John Grimek:
He was as strong as he looked.

Ask most people what they know of the 1936 Olympic Games and they will tell you about the USA’s Jesse Owens winning four Gold Medals in track and field. Fewer of them will know that it was also an Olympics in which a young man named John Carroll Grimek from Perth Amboy, New Jersey, represented the United States in weightlifting. Yet both men were to became iconic athletic figures.

This page is about Grimek, who was born in 1910, and at about age 12 began casually lifting a set weights owned by his older brother. By the 1930s, he had become a champion weightlifter, a member of the U.S. National Team and, in 1936, an Olympian.

In the 1930s, strongman events and Olympic style weightlifting competitions were not uncommon, but bodybuilding contests, as we know them, really weren’t around yet. Sometimes after lifting competitions or strongman shows some of the competitors might flex some muscle for the audience. But that was the usual extent of it.

John Grimek

John Grimek trained to be a strongman, not a poser. The story is that he really didn’t like being around men who he thought strutted about and gazed in the mirrors too often. In fact, “I couldn’t stand ‘em,” he was quoted as saying.

The reluctant bodybuilder

Ironically, Grimek became the most well known physique competitor of his time.

Yet his transition to bodybuilding actually made more sense than you might think. In addition to being amazingly powerful, he also possessed physical symmetry and was talked into entering an early bodybuilding competition, the 1940 Mr. America contest. Which he won. Then he won the title again the following year.

Not wanting the same man taking the title again and again, the governing body of the competition, the AAU (Amateur Athletic Union), decided to make it a rule that no one again could win the Mr. America title more than once. So Grimek became the only man to ever win Mr. America twice.

John Grimek But now he was enjoying bodybuilding competitions and went on to win other titles, such as Mr. Universe (1948), and Mr. U.S.A. (1949). He retired from bodybuilding competitions at age 39, never having been defeated.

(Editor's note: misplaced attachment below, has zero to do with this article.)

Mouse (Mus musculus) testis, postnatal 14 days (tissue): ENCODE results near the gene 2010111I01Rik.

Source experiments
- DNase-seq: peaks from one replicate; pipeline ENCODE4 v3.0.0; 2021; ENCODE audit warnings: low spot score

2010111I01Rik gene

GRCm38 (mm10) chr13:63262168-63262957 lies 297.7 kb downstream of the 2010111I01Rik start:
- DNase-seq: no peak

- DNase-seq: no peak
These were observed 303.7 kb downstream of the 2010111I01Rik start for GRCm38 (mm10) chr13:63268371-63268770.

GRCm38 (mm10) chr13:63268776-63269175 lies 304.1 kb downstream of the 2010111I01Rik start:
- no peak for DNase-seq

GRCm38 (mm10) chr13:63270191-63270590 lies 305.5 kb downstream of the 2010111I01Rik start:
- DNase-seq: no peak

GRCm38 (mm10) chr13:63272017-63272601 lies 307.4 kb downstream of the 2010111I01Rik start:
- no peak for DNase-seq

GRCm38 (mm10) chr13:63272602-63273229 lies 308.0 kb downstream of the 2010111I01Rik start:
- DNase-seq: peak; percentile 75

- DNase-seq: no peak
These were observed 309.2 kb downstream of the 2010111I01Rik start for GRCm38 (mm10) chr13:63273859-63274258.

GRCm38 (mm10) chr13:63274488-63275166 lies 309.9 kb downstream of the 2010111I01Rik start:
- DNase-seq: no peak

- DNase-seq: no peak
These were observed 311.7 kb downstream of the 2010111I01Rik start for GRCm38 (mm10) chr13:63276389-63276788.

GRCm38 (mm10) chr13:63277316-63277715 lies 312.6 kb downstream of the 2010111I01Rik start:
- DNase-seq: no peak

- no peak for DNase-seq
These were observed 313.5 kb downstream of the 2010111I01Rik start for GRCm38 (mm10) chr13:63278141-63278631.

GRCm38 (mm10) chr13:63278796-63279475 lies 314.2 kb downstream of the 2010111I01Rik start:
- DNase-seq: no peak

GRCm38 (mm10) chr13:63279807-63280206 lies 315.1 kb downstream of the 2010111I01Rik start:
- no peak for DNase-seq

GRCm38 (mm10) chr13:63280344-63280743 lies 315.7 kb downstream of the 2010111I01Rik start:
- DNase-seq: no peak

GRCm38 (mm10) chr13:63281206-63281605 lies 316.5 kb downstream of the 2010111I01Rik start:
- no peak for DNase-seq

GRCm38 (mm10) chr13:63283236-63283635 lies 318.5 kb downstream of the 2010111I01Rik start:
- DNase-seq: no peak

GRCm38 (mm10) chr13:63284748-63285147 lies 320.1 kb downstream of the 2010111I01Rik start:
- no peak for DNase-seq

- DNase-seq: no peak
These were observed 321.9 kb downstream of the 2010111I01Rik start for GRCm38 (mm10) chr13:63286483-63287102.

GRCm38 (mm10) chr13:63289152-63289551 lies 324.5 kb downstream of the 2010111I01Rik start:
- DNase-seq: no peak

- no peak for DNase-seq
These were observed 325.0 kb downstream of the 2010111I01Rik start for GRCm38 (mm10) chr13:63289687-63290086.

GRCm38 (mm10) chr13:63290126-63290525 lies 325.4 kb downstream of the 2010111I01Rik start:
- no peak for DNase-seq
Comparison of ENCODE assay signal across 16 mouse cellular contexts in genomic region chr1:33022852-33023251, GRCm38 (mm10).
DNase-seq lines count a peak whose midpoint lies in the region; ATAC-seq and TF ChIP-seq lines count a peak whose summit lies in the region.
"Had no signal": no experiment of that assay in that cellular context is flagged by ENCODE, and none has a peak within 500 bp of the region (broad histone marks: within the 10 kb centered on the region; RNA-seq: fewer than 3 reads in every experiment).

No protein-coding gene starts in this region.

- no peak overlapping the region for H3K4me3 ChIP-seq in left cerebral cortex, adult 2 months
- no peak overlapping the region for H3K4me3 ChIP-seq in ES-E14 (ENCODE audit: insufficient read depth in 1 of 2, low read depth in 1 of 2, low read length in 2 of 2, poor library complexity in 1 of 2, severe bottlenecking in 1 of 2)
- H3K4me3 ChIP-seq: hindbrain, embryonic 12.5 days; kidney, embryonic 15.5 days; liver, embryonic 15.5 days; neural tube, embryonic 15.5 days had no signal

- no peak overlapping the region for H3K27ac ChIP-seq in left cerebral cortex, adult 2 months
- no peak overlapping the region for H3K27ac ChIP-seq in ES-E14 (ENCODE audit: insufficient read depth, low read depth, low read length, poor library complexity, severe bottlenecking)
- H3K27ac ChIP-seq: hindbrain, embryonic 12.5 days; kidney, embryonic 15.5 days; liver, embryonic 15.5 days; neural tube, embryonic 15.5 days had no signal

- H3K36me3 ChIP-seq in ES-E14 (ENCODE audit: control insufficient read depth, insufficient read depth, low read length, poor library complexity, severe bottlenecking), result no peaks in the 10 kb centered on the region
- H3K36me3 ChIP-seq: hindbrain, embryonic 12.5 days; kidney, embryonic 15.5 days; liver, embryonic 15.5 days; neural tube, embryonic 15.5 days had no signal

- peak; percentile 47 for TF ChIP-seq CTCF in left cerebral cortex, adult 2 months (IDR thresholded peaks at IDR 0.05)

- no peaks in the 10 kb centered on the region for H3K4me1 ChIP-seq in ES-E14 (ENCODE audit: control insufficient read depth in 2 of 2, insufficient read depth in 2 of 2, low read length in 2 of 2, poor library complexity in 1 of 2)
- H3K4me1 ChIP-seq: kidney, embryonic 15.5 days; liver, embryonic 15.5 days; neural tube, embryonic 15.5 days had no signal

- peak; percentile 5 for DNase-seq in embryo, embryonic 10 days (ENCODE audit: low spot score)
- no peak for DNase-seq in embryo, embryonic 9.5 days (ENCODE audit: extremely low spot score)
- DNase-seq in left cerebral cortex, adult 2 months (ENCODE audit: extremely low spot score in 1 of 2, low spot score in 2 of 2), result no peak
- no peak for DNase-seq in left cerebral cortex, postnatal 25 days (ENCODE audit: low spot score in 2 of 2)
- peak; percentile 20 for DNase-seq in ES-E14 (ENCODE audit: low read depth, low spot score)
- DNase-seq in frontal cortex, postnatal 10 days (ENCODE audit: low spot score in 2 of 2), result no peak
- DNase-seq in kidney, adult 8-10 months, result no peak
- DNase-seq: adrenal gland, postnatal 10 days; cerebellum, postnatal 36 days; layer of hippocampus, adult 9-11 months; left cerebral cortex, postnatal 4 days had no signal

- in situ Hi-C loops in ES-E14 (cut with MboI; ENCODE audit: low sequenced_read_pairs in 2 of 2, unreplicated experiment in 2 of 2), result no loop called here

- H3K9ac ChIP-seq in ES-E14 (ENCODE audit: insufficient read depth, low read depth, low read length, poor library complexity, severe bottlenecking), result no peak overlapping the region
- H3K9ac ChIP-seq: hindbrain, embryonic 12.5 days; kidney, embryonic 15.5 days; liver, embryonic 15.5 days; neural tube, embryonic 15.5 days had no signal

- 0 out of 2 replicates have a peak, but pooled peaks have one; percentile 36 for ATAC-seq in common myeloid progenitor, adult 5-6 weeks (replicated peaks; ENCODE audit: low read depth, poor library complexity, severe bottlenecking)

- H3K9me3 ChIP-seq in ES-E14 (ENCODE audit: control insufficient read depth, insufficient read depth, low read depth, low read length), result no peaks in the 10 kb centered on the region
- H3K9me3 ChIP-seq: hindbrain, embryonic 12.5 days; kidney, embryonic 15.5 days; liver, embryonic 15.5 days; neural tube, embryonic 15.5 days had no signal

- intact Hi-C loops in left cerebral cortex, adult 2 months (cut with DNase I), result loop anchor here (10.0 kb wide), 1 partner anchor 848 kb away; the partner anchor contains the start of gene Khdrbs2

Grimek was also exceptionally agile and good at hand balancing, tumbling and gymnastics. When “experts” of the day warned that weight training would render athletes “muscle bound,” Grimek would delight in exposing the fallacy by doing complete splits, incredible back bends, hand balancing, and gymnastics maneuvers.

In his training, as I understand it, he did not adhere to a static set of exercises from session to session, instead choosing to change the angles of movements from one workout to the next, inserting new exercises and removing others. If he thought a particular body-part needed more work, he simply added a few more exercises that focused on the area.

For half a century, anyone who trained with weights at all knew about and admired John Grimek. Until 1985, he was editor in chief of Muscular Development, which, along with Strength & Health magazine, was owned by Bob Hoffman’s York Barbell Company. And Grimek was really the public face of the company until he retired after 50 years. In retirement, he still continued serious training and was able to squat with over 400 pounds for reps in his late 60s.

John Grimek passed away on November 20, 1998, at age 88, in York, Pennsylvania. He was survived by his wife of 58 years, Angela, and their six children. He was inducted into the International Federation of Body Building (IFBB) Hall of Fame in 1999.

The following were his measurements during the time he won the Mr. America titles, in 1940 and 1941:

  • Height: 5'8½"
  • Weight: 195 lbs.
  • Neck: 17 inches
  • Arm: 17.5 inches
  • Forearm: 14 inches
  • Chest: 47 inches
  • Waist: 31 inches
  • Thigh: 25 inches
  • Calf: 17 inches
  • Wrist: 8 inches
  • Ankle: 9.8 inches
John Grimek not only looked strong, he was strong. Super-strong.



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